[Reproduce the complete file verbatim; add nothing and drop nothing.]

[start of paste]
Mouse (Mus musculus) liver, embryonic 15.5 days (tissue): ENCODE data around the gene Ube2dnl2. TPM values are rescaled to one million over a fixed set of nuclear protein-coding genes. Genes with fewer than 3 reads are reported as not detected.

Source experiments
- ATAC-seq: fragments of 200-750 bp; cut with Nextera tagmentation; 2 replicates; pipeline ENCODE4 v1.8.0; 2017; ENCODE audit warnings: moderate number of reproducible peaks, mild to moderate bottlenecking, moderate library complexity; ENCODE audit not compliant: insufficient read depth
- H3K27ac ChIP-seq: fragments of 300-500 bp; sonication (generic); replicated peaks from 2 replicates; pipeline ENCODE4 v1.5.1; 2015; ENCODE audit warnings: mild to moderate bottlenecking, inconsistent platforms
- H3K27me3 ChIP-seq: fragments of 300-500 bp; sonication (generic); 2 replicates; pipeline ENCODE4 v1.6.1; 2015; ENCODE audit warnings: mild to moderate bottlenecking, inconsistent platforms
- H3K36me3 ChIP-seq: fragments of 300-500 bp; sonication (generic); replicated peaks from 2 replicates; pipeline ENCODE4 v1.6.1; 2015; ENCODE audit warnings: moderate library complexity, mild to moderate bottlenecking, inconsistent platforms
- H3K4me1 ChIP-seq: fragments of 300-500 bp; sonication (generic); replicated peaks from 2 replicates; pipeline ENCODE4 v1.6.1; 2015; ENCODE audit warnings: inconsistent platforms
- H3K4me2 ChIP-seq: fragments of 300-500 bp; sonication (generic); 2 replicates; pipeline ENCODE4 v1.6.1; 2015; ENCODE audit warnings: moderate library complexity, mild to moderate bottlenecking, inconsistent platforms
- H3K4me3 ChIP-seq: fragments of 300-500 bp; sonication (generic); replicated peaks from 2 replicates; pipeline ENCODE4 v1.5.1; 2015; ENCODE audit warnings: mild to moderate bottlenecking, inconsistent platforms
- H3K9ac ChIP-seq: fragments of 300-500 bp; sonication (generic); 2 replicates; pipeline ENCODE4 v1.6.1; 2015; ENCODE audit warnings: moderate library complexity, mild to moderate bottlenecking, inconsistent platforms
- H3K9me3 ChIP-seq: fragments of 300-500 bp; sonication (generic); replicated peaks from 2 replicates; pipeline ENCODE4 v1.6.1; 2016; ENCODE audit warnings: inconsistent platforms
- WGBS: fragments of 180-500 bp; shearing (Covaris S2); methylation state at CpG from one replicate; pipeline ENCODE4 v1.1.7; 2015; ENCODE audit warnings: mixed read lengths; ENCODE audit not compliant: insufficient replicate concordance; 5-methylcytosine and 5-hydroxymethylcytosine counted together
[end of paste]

Mouse (Mus musculus) liver, embryonic 15.5 days (tissue): ENCODE data around the gene Ube2dnl2. TPM values are rescaled to one million over a fixed set of nuclear protein-coding genes. Genes with fewer than 3 reads are reported as not detected.

Source experiments
- ATAC-seq: fragments of 200-750 bp; cut with Nextera tagmentation; 2 replicates; pipeline ENCODE4 v1.8.0; 2017; ENCODE audit warnings: moderate number of reproducible peaks, mild to moderate bottlenecking, moderate library complexity; ENCODE audit not compliant: insufficient read depth
- H3K27ac ChIP-seq: fragments of 300-500 bp; sonication (generic); replicated peaks from 2 replicates; pipeline ENCODE4 v1.5.1; 2015; ENCODE audit warnings: mild to moderate bottlenecking, inconsistent platforms
- H3K27me3 ChIP-seq: fragments of 300-500 bp; sonication (generic); 2 replicates; pipeline ENCODE4 v1.6.1; 2015; ENCODE audit warnings: mild to moderate bottlenecking, inconsistent platforms
- H3K36me3 ChIP-seq: fragments of 300-500 bp; sonication (generic); replicated peaks from 2 replicates; pipeline ENCODE4 v1.6.1; 2015; ENCODE audit warnings: moderate library complexity, mild to moderate bottlenecking, inconsistent platforms
- H3K4me1 ChIP-seq: fragments of 300-500 bp; sonication (generic); replicated peaks from 2 replicates; pipeline ENCODE4 v1.6.1; 2015; ENCODE audit warnings: inconsistent platforms
- H3K4me2 ChIP-seq: fragments of 300-500 bp; sonication (generic); 2 replicates; pipeline ENCODE4 v1.6.1; 2015; ENCODE audit warnings: moderate library complexity, mild to moderate bottlenecking, inconsistent platforms
- H3K4me3 ChIP-seq: fragments of 300-500 bp; sonication (generic); replicated peaks from 2 replicates; pipeline ENCODE4 v1.5.1; 2015; ENCODE audit warnings: mild to moderate bottlenecking, inconsistent platforms
- H3K9ac ChIP-seq: fragments of 300-500 bp; sonication (generic); 2 replicates; pipeline ENCODE4 v1.6.1; 2015; ENCODE audit warnings: moderate library complexity, mild to moderate bottlenecking, inconsistent platforms
- H3K9me3 ChIP-seq: fragments of 300-500 bp; sonication (generic); replicated peaks from 2 replicates; pipeline ENCODE4 v1.6.1; 2016; ENCODE audit warnings: inconsistent platforms
- WGBS: fragments of 180-500 bp; shearing (Covaris S2); methylation state at CpG from one replicate; pipeline ENCODE4 v1.1.7; 2015; ENCODE audit warnings: mixed read lengths; ENCODE audit not compliant: insufficient replicate concordance; 5-methylcytosine and 5-hydroxymethylcytosine counted together